Beauty in Abstraction and Intimidation

 

Photograph by: Paul Strand Image Source: The J. Paul Getty Museum

The photograph above, titled New York (Wall Street), is one of Paul Strand’s most famous and widely produced images. Its eminence originates from Strand’s departure from pictorialism to straight photography, the latter defined by the sharp focus and detail maintained in the image. Shot in 1916, the photograph was made in the morning, from the steps of the New York Federal Hall, during rush hour. The people depicted in the image are workers walking past the J. P. Morgan and Co. building on Wall Street, one of the most expensive areas of real estate in New York City. The image elicits beauty in abstraction in the way that the shadows are projected in the image. At the same time, the picture also projects a kind of warning with the dwarfed shadows of the individuals against the menacing walls of the building, attesting to the cutthroat business of finance vis-à-vis capitalism. The picture encapsulates Strand’s directness as well as his attention to detail.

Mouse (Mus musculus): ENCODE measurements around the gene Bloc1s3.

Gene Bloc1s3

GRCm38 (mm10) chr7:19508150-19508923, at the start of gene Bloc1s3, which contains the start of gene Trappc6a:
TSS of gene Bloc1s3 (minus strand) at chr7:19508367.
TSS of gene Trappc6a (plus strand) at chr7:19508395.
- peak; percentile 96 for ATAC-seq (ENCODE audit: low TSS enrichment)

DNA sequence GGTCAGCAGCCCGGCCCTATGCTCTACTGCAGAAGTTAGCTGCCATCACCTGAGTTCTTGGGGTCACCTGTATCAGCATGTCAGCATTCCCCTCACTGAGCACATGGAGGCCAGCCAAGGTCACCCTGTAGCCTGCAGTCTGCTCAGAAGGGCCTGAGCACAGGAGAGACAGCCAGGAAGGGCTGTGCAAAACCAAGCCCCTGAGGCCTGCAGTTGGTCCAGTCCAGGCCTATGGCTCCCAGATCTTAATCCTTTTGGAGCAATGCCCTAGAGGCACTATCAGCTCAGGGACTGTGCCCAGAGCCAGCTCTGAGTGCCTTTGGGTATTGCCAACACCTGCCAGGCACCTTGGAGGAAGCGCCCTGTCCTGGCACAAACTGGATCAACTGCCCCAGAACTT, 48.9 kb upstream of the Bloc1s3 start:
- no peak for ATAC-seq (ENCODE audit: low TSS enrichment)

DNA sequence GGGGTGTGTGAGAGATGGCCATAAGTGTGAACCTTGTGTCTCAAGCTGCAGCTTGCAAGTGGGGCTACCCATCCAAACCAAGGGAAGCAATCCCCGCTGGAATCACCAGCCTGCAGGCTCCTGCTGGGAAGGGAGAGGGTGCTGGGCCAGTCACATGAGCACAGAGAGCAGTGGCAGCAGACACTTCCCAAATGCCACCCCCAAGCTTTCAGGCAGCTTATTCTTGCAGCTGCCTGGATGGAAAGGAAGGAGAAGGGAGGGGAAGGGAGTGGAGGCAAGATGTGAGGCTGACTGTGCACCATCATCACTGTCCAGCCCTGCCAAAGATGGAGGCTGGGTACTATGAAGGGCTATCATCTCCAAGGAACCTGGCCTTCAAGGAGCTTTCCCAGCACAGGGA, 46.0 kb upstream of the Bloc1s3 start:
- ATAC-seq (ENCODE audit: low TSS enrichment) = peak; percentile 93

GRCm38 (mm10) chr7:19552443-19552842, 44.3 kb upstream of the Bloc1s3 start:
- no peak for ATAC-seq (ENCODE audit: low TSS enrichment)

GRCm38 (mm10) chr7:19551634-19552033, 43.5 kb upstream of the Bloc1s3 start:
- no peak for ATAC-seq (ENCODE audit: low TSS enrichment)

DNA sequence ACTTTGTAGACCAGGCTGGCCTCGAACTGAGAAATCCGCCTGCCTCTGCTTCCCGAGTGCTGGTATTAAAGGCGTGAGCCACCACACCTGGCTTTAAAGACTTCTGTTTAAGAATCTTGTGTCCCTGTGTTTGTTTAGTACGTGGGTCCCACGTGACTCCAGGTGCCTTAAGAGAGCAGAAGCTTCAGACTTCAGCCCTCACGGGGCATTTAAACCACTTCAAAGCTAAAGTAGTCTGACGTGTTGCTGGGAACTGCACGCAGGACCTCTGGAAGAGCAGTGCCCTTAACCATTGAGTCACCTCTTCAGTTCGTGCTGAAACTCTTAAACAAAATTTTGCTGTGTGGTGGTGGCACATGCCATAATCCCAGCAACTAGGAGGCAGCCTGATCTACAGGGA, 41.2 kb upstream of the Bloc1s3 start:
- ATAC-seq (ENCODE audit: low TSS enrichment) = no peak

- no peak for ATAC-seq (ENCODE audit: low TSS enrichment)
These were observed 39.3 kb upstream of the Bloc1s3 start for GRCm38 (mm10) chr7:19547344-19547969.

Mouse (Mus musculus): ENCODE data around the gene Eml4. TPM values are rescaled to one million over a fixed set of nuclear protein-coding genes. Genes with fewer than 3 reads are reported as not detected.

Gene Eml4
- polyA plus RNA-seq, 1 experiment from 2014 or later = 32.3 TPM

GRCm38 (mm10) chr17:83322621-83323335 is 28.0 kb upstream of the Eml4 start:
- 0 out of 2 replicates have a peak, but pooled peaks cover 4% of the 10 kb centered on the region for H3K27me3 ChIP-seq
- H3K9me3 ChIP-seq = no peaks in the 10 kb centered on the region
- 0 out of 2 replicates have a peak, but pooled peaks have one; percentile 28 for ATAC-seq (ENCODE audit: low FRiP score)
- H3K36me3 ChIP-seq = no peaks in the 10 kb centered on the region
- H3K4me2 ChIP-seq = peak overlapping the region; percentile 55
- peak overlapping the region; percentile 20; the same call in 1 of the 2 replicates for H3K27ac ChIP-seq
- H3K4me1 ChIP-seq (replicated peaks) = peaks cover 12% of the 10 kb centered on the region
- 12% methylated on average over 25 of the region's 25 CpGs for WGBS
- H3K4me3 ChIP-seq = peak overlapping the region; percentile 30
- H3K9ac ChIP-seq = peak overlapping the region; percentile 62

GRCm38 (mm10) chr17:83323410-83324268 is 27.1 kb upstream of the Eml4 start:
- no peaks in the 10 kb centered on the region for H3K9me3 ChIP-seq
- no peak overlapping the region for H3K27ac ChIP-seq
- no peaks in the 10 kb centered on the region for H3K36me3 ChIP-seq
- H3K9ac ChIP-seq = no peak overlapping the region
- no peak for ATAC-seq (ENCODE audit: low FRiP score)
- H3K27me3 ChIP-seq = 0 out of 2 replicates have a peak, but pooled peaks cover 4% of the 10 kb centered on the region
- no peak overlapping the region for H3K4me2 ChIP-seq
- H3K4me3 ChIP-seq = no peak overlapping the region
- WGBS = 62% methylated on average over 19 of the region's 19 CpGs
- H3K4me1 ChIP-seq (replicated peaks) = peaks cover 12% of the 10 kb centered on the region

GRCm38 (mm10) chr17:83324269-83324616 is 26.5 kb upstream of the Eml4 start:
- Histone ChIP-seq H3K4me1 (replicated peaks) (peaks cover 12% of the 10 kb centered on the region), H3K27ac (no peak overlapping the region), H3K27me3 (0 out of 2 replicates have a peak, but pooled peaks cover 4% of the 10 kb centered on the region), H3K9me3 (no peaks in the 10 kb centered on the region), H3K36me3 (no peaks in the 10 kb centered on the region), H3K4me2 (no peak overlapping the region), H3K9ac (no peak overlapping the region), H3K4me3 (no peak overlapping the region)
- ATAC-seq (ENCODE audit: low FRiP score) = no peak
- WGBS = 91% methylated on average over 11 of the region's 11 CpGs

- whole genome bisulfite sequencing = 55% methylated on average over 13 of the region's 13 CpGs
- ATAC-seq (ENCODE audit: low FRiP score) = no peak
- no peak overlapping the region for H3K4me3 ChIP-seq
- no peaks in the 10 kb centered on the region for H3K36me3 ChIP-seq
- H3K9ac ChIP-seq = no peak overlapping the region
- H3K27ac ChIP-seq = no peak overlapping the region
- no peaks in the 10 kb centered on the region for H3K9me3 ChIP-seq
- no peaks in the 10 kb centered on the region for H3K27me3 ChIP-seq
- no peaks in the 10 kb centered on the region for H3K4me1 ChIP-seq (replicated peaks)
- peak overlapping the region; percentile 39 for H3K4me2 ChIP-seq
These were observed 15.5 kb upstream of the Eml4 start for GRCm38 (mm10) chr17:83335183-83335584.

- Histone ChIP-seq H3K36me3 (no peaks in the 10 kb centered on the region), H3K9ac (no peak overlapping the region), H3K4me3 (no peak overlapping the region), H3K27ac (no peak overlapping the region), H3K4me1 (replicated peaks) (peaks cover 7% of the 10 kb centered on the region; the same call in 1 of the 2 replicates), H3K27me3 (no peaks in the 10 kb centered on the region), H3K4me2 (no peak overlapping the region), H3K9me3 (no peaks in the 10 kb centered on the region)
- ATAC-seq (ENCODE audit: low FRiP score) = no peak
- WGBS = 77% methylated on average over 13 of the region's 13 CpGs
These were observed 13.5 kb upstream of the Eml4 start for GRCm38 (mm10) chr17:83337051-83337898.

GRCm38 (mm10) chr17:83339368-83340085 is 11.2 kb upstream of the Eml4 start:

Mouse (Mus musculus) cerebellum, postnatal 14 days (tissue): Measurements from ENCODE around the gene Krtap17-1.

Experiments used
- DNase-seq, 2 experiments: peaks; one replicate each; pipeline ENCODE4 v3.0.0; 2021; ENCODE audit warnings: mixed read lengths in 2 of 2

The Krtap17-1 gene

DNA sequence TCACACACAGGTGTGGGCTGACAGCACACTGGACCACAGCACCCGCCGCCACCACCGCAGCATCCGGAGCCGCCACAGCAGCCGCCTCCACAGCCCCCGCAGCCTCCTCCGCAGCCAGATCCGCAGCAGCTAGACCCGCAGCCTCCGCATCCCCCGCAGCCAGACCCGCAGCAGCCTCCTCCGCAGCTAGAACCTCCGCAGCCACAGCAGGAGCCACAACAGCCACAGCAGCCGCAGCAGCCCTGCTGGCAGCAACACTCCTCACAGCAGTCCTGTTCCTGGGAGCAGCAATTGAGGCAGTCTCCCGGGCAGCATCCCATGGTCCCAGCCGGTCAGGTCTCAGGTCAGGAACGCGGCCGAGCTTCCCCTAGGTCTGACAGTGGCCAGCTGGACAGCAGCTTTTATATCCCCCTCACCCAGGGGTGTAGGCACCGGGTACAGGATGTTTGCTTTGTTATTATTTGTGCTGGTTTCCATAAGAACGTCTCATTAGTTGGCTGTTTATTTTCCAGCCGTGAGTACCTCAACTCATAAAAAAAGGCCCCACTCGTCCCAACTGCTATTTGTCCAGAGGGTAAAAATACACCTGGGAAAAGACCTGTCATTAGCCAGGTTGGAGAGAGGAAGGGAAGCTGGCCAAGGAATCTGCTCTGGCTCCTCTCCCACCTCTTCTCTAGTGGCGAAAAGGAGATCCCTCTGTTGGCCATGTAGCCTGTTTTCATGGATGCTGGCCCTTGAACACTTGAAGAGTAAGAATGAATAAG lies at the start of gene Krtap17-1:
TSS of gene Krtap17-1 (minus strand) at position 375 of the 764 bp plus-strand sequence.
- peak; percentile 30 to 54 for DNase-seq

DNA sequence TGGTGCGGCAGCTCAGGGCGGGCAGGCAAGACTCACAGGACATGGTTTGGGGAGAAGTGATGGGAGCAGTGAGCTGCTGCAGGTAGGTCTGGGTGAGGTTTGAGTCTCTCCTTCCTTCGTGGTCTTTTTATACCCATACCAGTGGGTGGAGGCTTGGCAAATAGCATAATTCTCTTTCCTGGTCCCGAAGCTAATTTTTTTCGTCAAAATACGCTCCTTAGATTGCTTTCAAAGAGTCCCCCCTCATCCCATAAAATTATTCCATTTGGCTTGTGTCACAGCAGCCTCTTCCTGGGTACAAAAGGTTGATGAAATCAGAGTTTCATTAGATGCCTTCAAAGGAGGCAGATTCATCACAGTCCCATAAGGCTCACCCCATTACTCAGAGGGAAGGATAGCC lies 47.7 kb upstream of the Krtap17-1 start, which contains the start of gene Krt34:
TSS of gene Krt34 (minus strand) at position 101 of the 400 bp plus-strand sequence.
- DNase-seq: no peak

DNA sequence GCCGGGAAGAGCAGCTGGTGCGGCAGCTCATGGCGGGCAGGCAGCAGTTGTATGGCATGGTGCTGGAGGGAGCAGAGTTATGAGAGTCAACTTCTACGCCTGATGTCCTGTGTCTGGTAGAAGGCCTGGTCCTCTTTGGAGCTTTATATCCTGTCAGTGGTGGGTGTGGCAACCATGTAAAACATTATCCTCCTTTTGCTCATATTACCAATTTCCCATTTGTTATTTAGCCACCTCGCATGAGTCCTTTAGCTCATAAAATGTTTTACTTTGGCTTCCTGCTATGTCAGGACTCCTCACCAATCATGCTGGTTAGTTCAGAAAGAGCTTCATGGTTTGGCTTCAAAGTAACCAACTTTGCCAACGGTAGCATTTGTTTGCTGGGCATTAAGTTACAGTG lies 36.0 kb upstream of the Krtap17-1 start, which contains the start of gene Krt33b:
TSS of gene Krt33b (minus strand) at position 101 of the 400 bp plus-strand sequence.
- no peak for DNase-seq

Strand’s photograph has been hailed as an icon of modernism and the image that redefined the art of photography. In 1917, Alfred Stieglitz described Strand’s photography as “brutally direct. Devoid of all film-flam; devoid of trickery and of any ‘ism’.” Milton W. Brown, a critic, had said that Strand’s image “did much to lead American photography toward sharp focus realism as well as abstraction, toward urban subjects and the machine aesthetic.”

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